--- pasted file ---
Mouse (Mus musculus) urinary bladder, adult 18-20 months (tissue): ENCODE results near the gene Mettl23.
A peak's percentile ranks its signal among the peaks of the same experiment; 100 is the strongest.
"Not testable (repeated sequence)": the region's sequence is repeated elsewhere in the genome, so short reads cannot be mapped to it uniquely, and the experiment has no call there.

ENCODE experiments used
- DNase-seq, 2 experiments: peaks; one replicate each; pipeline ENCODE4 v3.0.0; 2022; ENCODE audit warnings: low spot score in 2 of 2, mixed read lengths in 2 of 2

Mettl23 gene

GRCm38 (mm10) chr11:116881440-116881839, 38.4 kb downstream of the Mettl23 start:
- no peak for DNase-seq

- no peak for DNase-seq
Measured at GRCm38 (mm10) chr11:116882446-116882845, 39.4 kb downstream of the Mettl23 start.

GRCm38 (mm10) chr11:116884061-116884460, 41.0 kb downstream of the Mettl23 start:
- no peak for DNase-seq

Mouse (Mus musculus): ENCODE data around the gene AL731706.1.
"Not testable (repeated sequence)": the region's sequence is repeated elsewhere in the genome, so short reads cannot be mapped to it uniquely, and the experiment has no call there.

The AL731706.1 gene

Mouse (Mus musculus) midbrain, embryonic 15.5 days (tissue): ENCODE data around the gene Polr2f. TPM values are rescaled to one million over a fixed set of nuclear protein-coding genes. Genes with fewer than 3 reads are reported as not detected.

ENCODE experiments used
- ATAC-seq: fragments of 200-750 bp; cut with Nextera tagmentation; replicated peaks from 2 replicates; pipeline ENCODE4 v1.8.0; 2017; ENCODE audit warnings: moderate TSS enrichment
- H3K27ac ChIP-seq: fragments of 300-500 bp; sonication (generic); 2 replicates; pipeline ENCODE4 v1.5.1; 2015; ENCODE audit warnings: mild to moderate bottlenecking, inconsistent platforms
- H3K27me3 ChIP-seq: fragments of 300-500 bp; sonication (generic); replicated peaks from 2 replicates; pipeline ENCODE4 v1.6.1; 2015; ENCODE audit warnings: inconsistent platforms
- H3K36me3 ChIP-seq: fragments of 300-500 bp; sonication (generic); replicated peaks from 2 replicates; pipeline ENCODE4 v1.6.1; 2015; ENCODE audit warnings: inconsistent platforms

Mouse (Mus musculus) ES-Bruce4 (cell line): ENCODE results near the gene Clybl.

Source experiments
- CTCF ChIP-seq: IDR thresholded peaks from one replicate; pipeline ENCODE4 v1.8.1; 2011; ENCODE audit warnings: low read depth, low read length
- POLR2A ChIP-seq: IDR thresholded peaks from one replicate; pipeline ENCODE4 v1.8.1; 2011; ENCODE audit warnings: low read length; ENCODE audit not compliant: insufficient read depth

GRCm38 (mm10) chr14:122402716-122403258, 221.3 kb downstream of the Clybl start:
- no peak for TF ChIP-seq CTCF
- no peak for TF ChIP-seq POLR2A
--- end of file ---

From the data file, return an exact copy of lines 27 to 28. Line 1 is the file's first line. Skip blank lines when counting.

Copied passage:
- no peak for TF ChIP-seq CTCF
- no peak for TF ChIP-seq POLR2A